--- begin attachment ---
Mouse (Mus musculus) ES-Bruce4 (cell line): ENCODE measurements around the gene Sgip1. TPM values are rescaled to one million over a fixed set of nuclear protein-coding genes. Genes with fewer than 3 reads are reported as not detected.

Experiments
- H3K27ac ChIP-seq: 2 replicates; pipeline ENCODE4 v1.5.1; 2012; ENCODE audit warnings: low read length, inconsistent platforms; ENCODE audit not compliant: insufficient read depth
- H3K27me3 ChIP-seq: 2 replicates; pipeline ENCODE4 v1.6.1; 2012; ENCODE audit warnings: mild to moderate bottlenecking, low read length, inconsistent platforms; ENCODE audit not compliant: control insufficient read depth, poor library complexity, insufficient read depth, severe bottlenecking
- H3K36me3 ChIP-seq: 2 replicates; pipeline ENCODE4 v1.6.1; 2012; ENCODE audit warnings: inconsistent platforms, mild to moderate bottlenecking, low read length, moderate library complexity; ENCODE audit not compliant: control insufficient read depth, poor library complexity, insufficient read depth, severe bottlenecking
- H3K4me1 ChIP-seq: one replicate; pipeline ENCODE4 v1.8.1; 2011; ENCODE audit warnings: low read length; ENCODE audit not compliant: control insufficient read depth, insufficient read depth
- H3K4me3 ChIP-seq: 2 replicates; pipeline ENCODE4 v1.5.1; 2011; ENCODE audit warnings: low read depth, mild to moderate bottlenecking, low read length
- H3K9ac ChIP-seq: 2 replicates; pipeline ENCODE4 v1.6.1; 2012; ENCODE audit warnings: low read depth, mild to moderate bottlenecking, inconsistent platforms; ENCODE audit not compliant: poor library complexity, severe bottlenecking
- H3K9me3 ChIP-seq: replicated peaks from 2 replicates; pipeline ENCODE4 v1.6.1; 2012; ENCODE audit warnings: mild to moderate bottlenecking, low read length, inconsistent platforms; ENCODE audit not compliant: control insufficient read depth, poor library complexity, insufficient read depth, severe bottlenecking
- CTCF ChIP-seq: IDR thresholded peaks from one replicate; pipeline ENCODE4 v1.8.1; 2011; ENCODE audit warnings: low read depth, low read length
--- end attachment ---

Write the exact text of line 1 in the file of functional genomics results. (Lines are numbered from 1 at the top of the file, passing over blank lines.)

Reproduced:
Mouse (Mus musculus) ES-Bruce4 (cell line): ENCODE measurements around the gene Sgip1. TPM values are rescaled to one million over a fixed set of nuclear protein-coding genes. Genes with fewer than 3 reads are reported as not detected.